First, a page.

Ken Pogran (email@example.com)
Tue, 16 Dec 86 9:13:04 EST
Your question to Andy, "How on earth does it come to happen that
7 'trunks' are 'routed' through one fiber optics cable" is more
properly addressed to the common carriers whose circuits the
ARPANET uses, rather than to the packet switching folks.
Here we are in the world of circuits leased from common carriers,
where economies of scale (for the carriers!) imply very high
degrees of multiplexing. As the customer of a common carrier,
you specify the end points that you'd like for the circuit, and
the carrier routes it as he sees fit. This is a personal
opinion, and not a BBNCC official position, but I think it's safe
to say that without spending a lot of extra money, and citing
critical national defense needs, it's going to be hard to get a
carrier to promise -- and achieve! -- diverse physical routings
for a given set of leased circuits. I would also venture the
opinion that there are lots of places in the U. S. where there's
only one physical transmission system coming into the area that
can provide the 56 Kb/s Digital Data Service that the ARPANET (and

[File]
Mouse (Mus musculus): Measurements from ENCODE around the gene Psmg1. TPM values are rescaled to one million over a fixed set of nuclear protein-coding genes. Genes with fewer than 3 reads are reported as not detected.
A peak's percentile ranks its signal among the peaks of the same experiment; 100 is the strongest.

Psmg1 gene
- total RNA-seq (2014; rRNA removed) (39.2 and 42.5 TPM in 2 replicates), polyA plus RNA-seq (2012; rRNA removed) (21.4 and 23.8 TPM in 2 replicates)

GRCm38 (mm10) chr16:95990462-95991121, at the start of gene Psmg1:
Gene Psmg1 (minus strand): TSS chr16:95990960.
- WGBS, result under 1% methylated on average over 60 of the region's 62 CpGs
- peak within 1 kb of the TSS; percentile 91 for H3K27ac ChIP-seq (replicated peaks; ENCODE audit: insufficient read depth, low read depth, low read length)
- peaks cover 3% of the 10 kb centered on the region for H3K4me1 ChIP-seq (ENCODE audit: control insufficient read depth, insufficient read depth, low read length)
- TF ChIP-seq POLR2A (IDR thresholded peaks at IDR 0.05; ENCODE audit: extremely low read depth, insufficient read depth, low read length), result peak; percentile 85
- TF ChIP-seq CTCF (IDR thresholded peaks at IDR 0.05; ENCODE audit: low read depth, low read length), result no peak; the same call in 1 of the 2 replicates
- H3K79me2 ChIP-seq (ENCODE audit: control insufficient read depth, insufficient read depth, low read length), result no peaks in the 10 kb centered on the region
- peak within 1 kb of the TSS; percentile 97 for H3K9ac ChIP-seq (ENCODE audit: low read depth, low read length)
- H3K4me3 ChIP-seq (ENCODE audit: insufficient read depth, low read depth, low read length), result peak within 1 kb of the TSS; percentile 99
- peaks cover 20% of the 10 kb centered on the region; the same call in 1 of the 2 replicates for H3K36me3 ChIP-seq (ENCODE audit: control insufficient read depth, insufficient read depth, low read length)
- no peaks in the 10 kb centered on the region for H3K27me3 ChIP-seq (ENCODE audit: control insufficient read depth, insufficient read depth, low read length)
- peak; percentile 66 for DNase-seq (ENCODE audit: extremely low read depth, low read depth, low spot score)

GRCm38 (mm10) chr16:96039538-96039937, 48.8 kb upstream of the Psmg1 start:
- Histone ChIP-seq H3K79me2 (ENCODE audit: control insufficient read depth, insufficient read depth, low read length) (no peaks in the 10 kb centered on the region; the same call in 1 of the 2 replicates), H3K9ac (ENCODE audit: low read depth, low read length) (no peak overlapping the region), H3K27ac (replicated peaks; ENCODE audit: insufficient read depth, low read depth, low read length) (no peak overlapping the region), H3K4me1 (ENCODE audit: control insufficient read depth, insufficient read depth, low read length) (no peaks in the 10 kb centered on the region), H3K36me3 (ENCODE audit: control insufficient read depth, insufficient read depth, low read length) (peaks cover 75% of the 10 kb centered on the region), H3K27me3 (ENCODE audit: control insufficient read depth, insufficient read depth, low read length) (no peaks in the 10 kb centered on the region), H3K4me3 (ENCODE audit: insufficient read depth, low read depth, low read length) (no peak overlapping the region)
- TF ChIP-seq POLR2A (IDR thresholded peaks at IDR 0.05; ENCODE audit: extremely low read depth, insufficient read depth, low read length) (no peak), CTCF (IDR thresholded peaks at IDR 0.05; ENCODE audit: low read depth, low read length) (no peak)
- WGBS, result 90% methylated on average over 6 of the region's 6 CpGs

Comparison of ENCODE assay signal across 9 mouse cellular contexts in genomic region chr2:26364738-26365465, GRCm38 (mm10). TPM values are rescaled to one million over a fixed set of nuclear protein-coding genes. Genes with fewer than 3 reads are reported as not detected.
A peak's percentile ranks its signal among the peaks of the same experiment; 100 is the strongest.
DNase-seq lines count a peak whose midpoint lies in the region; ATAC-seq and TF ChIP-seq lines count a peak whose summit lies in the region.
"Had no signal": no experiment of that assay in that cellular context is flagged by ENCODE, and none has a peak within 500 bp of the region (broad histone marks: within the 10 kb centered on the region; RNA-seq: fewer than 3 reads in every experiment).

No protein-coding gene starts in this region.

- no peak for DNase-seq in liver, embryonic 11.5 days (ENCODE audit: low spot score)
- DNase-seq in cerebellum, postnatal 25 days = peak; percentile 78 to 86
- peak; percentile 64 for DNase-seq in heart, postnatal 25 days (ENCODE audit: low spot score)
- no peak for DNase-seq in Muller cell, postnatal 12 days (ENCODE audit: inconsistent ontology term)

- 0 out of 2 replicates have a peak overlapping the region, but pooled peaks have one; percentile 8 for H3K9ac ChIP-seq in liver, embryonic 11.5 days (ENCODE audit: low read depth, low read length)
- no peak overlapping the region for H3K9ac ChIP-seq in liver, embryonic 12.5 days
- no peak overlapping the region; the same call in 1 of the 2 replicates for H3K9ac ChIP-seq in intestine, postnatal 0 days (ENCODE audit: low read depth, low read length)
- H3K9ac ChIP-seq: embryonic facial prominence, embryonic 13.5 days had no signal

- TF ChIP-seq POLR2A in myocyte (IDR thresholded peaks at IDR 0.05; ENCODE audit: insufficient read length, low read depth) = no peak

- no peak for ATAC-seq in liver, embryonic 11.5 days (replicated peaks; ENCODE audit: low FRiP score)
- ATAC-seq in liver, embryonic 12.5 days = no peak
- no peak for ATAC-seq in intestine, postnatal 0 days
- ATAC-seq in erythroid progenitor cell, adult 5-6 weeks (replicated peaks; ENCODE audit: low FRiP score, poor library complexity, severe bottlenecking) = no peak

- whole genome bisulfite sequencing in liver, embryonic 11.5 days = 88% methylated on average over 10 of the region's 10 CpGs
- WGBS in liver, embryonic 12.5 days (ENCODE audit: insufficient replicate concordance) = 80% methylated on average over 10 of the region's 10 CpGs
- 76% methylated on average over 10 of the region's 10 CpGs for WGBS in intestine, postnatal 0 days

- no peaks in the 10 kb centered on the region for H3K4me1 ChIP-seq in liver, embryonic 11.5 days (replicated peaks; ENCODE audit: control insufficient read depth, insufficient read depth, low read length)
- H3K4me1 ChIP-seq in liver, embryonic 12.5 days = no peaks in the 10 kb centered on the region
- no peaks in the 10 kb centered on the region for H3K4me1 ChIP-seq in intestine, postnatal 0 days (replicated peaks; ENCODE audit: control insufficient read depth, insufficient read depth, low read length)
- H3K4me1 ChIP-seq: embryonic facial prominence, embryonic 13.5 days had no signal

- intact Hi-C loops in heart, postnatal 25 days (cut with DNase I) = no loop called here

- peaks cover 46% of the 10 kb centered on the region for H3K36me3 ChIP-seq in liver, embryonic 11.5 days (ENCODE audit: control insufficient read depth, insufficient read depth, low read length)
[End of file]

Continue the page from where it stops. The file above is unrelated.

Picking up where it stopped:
MILNET, and ...) uses.
An implication of this is that almost any wide-area network
(doesn't matter whose, or what the technology is) is going to be
somewhat more vulnerable to having nodes isolated than its
logical map would suggest.
In fairness to the common carriers (are there any in the
audience?), the higher the degree of multiplexing, the more
well-protected the carrier's facilities are, and the more
attention is paid to issues of automatic backup (carriers call
this "protection") and longer-term rerouting of circuits when
there's an outage (carriers call this "restoration"). So an
outage of the type that's been discussed ought to be a very
low-prob event. Kind of like wide-spread power failures ...
Hope this discussion helps.
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